Late last Thursday afternoon, I took a lap around the Career Fair more because I could than because I felt I should. By the time I got there, the representatives from the big, international financial firms seemed visibly tired of the well-dressed undergraduates who were still flocking to their tables disproportionally compared to their less well-known neighbors. There was an eagerness in the air—an obligated eagerness, the kind that sweeps over many students as they begin their last year of college. After talking with some representatives and stealing company pens, I stepped back to admire the view and saw something bizarre. The companies down on the floor and around the perimeter of Conte Forum had formed an enormous crock-pot that had been on slow-cook since 3 p.m. The collective shape was brimming with new flavors of students throwing themselves into the fray every minute, swirling themselves around, and getting a taste of the corporate world. Maybe I was just hungry, but that career crock-pot is what I saw. At their most basic level, these career fairs make many people wonder what they want to do with their lives. Uncertainty was bubbling to the surface as people scoured the concourse in search of their personal recipes for career success. A funny question kept leaping to my mind, though—do careers even exist anymore?
Even the fanciest of business and finance jobs struggle to retain the college wonder-kids they recruit. Talking to friends who have entered this sector, the overwhelmingly consistent narrative goes something along the lines of, “this is a good gig for a few years.” The statistics confirm this sentiment—across the board, over 60 percent of millennials will leave the company at which they work in fewer than three years. Thirty-year career-men are relics from generations past. Younger generations have developed occupational ADD that makes traditional careers an unlikely fit for the labor that they supply. But the issue lies partly in the labor that is demanded, too. Many of the most well-known companies today—such as Facebook, Twitter, Uber, and other Bay Area tech startups—did not even exist 10 years ago, let alone 30. Despite the evanescent nature of current companies and jobs, there is an overwhelming pressure to become career-oriented before even graduating college. While acknowledging that some age-old professions will continue to exist, we must acknowledge that the explosion of information and innovation that we have at our fingertips has changed the world and will continue to do so.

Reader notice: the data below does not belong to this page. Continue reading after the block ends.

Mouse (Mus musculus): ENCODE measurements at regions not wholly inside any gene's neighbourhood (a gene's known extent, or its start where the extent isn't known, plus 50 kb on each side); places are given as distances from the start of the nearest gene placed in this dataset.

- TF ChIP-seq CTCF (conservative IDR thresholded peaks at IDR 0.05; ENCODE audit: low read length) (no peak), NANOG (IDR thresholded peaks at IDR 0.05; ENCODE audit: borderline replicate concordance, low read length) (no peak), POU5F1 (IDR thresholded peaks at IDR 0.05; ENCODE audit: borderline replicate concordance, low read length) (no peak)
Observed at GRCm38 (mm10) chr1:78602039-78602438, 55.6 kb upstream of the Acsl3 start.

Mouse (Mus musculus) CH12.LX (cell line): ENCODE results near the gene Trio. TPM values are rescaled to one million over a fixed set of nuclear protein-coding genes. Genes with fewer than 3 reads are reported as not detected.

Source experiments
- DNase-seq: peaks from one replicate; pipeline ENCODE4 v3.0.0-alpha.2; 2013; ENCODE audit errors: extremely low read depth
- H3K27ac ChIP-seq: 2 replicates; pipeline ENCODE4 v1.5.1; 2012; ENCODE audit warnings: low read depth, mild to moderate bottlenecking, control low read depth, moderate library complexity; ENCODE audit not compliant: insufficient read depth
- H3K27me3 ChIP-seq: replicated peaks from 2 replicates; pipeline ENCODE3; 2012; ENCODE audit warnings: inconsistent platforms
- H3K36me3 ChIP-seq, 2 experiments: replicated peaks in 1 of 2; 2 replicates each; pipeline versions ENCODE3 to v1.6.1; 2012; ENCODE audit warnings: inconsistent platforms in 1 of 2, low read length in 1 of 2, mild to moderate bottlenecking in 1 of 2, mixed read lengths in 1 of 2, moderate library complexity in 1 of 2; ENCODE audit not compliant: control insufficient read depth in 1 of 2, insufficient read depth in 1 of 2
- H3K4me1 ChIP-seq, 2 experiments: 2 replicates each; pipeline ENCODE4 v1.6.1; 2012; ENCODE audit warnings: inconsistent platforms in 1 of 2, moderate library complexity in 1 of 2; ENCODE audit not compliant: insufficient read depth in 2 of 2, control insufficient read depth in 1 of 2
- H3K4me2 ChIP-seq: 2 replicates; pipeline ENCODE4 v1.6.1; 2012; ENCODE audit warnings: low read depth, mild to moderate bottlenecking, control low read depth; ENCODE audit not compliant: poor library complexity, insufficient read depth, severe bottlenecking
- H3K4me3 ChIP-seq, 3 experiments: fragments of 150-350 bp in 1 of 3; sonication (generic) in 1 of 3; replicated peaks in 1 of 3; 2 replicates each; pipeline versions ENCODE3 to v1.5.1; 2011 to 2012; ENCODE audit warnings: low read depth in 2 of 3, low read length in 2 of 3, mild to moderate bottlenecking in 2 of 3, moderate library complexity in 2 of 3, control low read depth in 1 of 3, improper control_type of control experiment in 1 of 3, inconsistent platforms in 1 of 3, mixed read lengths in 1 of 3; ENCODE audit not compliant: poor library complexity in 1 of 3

Almost every sector of the economy is in flux. Take a look at education, and you see a boom in online universities and the rise of master teachers, the most inspiring and effective in their subjects, who command audiences of tens of thousands of video viewers, instead of students in the traditional classroom setting. The energy sector is in constant motion toward sustainability, fueled by technological advancements in all sorts of energy sources—in solar energy’s case, the price of panels has dropped almost 70 percent in the last five years due to these advancements. Even money as we know it is changing. Digital money technologies like Google Wallet and Apple Pay are continuing the trend toward the obsolescence of cash that began with credit cards. That doesn’t even take into account actual digital money, like Bitcoin. Globalization has given a whole new meaning to the word “merger” and put national tax policies into an international context. Public transportation is all the rage in cities, and personal cars are even less of a necessity with the rise of companies like Uber and Lyft.
Thinking about a career in the old sense of the word is a futile endeavor because of how quickly many industries are changing. But even in more stable, traditional industries like insurance or finance—the types seen most at career fairs—occupational ADD makes recent graduates move on after a few years. Howard Thurman once said, “Don’t ask what the world needs. Ask what makes you come alive, and go do it. Because what the world needs is people who have come alive.” While career fairs are decent representatives of what parts of the world need, they seem to fail in producing these awakened, working souls. They serve as road signs, not a guiding North Star. Few people would argue about the necessity of road signs. There is, however, an overlooked value in checking your compass before hitting the road.
Featured Image by Kemeng Fan / Heights Staff